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1945 Theatre Catalog, 4th Edition, Page 232 (208)

1945 Theatre Catalog, 4th Edition
1945 Theatre Catalog
1945 Theatre Catalog, 4th Edition, Page 232
Page 232

1945 Theatre Catalog, 4th Edition, Page 232

Place of Glamour in Theatre Decoration

Correct Use of Scale, Color, and Comfort Forms the Basis of the Decorator's Credo


Do you remember the old proverb about the shoemakerls children who had no shoes-because their father was so busy selling shoes to the neighbors?

Well, it seems to me that this is too often the case with the theatre. It lives by selling glamour to the public. But, aside from what is on stage, all too many theatres are themselves totally lacking in the thrill and glamour they dispense.

Architectural details are conventional and uninspiring. Drab or neutral colors are the rule for walls, ceilings, and doors. Fabrics seem to have been chosen because they would not show dust. And lighting suggests the era of the surrey with the fringe on top. Occasionally, of course, one sees a theatre which has gone to the other extreme. But screaming colors, shoddy materials, and forms, which aim to astonish rather than to please, are no improvement on the old formula. One comes to the conclusion that the audience is intended to enter blindfolded and keep its eyes shut till the show starts.

That is why I was so glad to be given the job of rejuvenating New Yorkis Forty-Sixth Street Theatre, where, 24 years ago, tiGood News" opened to a glittering crowd of first-nighters. Later, to mention only a few outstanding successes, came "Follow Through," uDuBarry Was a Lady," "Hellzapoppini," and "She Loves Me Not." Here, truly, was a glamorous past, auguring well for an equally succassful future, to which I might contribute by repackaging the

DETAIL OF ONE OF THE DOORS designed and executed by Dorothy Draper, Inc., for Chicago's famous Camilla House of the Drake Hotel, recognized as a most beautiful and outstanding entertainment spot.

By DOROTHY DRAPER President. Dorothy Draper, Inc.

building itself to accord with its glamourous contents. And this laboratory example would, I hoped, do a great deal to start a new mode in theatre decoration.


Right here, perhaps, is the place to give you my credo, covering all public decoration, whether for theatres, hotels, restaurants or night clubs. The same basic ideas have been exemplified in New Yorkis Hampshire House, Chicagols Camellia House, Brazilis Hotel Quintandinha. The variety that can be produced from their application is infinite, but the underlying principles are the same in everything I do. All that was necessary for the Forty-Sixth Street Theatre was to give them an extra lillip to accord with the extra glamour one expects from a place devoted to sheer entertainment and nothing else.

(1) I believe in scale as a primary requisite, an A-l attention arrester. Architectural detail, furniture, lighting fixtures and fabric patterns which might do very well for a private house just will not do for the theatre, where everything, including emotion, must be itlarger than life." But scale does not necessarily mean mere width and height, note-to convey the soaring sense of excitement that ought to be inseparable from any theatreeshould it ever suggest massiveneSS or heaviness. Out-size proportions must be as cleverly worked out as though though one were designing a miniature.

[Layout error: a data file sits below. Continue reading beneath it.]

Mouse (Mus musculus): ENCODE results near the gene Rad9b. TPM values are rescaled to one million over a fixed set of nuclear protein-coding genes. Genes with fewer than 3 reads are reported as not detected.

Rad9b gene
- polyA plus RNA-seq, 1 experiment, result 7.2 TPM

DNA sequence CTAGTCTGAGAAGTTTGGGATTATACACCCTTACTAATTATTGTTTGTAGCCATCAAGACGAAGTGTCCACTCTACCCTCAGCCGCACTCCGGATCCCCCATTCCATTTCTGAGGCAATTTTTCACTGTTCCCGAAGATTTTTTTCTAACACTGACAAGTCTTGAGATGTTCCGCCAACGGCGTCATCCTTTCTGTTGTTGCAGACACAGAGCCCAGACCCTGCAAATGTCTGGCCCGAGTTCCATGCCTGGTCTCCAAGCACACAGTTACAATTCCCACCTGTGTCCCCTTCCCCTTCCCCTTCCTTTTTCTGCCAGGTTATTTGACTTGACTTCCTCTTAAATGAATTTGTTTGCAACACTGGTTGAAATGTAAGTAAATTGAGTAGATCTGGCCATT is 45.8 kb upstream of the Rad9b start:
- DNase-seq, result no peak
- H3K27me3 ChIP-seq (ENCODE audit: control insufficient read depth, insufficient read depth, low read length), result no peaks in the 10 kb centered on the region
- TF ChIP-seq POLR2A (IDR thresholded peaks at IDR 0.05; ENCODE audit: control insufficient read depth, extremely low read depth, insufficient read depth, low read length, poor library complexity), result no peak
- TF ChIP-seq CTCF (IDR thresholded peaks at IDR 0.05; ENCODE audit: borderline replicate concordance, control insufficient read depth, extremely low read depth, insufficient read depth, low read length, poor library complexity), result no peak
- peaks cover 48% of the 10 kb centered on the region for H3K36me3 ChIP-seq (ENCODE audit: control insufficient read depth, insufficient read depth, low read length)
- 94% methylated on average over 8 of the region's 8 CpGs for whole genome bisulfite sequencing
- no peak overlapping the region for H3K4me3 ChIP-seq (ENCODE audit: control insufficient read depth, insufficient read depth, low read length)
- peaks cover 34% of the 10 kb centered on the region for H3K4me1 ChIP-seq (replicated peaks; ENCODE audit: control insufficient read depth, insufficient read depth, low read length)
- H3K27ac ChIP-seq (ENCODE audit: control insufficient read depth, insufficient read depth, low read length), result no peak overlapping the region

(2) Color, too, is all-important-e Fresh, clear, vibrant color lifts the heart, helps to create an rout of this worldli mood for the hours to come. And lighting, of course, is part and parcel of color. Never before have we had access to such wonders as are ours today, when electricity has come of age, in art as well as in science. Dramatic lighting of every space in the theatre is as important as on the stage itself.

(3) But just as essential-perhaps more so-is comfort-Comfort, luxurious comfort, necessary in a hotel or a night club, where one moves around, is even more desirable in a theatre, where one must sit still%r long for an intermission. And comfort, too, should join with gayety in lounges, refreshment spaces, andein the case of the legitimate theatre or the moving-picture house with a stage showein dressing rooms, too. (Probably never before has any backstage space been as glamorously planned as in the Forty-Sixth Street Theatre THEATRE

including accommodations for the chorus, as well as those for the stars. Fulllength mirrors, as well as thOSe of conventional dressing-table height, stripped into a streamlined and modernly lighted wall, are the first thing one notices about chorus quarters. Comfortable, gaylyupholstered chairs take the eye. Clothes racks, giddy as a merry-go-iround, suggest a smart beach rather than a prosaic job. StarsJ dressing rooms are equipped with showers, ice boxes, a whole snackbar set-up. And draw curtains separate working quarters from what might be called the entertainment part of the suite, luxurious as one' would find in a first-class hotel.)


Scale, color, lighting, seating-all as modern as tomorrow. Lounges and refreshment spaces-dressing rooms, too, if they exist-outstanding examples of the best to be had anywhere. These things ought to be the rule in every theatre, I firmly believe. And will they pay out? They will!

Keep the crowd happy and thrilled from the moment it enters. Keep it at ease when seated. Make the feminine portion of your attendance eager to come back to see that lounge color scheme again, to examine the fabric on that luxo urious sofa, to covet the pictures on your walls. In short, pack every moment with its own share of glamour. Then who will have the towns most popular gathering place? There is only one answer!

THIS PLASTER LIGHTING FIXTURE, designed by Dorothy Draper, Inc., was installed in the dome of the gambling casino in the Quintandinha, the lavish sponsored :ity-within-a-city at Petropolis, Brazil.

1945 Theatre Catalog, 4th Edition, Page 232